There are six types of firewalls that companies can use: embedded firewalls, enterprise software based firewalls, SOHO software firewalls, SOHO hardware firewalls, specialty firewalls, and enterprise hardware based firewalls. All of these options may be suitable for businesses that want to prevent or detect incoming attacks, but your next gen network security needs to be able to evolve and adapt to new threats every day. Espionage from other countries, along with criminals who want to steal financial information and put it to their own use or sell it, are becoming an increasing threat as more companies put their services and records on servers which may or may not be vulnerable to attack. An enterprise firewall is one of the most basic lines of defense in a next gen network security platform, but choosing the right firewall is just as important as the decision to have one at all.
Your intrusion detection system needs to be able to prevent threats before they happen by allowing for early warnings whenever software attempts to dial home and send information to servers without your permission. Software that typically does this includes spyware, which is a type of malicious software that is installed on computers and which proceeds to collect information about users without their knowledge. Your next gen network security needs to include a robust intrusion prevention system that can both stop these software programs from being installed in the first place, and which can intercept and disrupt their operations should they slip by the initial net. In 2001, the U.S. Government spent $13 billion USD to protection information technology. The right network security platform is one that can grow to meet the demand that online criminals and cyberterrorism present.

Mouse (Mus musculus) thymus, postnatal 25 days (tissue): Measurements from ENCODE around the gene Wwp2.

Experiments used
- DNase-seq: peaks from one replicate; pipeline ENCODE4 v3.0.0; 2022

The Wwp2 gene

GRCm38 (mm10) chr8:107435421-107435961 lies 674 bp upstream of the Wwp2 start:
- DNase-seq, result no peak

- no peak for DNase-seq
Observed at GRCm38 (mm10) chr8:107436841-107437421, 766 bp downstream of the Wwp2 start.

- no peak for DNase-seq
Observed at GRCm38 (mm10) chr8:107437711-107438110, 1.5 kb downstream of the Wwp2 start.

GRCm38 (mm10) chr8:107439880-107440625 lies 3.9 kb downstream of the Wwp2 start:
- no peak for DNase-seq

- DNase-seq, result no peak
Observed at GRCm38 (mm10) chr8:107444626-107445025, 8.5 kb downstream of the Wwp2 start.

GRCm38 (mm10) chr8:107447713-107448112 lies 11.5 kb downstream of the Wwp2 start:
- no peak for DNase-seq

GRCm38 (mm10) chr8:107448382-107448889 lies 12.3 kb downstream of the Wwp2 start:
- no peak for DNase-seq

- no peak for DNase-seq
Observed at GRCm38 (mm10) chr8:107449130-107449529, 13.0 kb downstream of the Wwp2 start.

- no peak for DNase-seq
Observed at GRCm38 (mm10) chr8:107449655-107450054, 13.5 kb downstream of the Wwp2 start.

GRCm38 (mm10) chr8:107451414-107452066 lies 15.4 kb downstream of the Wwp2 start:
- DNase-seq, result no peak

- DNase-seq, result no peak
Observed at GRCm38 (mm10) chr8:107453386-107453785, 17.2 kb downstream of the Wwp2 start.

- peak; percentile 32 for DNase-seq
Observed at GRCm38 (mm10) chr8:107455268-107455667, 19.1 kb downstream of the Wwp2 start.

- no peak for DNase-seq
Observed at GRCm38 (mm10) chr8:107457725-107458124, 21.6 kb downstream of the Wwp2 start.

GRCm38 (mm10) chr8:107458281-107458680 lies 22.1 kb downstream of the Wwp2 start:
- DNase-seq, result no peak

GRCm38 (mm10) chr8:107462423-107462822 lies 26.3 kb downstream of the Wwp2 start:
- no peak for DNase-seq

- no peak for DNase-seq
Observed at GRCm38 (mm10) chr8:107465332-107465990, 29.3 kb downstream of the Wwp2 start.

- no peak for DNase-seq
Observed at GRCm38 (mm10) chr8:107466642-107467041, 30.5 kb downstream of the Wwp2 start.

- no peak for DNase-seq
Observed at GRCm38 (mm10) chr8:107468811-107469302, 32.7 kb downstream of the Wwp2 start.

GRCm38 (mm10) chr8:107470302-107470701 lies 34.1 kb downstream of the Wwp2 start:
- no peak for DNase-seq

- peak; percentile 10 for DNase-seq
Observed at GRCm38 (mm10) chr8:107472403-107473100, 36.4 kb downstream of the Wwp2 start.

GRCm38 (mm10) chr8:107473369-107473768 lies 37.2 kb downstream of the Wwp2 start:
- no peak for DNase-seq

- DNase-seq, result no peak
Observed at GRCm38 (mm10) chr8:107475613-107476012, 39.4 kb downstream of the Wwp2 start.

In 2001, there were 42,887 incidents within the United States that involved data loss, theft, computer intrusions, and privacy breaches for both private and public entities. It is important to make sure that your next gen network security is not only capable of stopping threats now, but that it can continues to do so in the future. A next generation network needs security measures which can match its sophistication. Data that has been taken from the US Government Accountability Office shows that cases of security breaches rose from 13,017 in 2010, to around 15,560 reported in 2011. Your next gen network security can help you to avoid adding to this year’s statistic.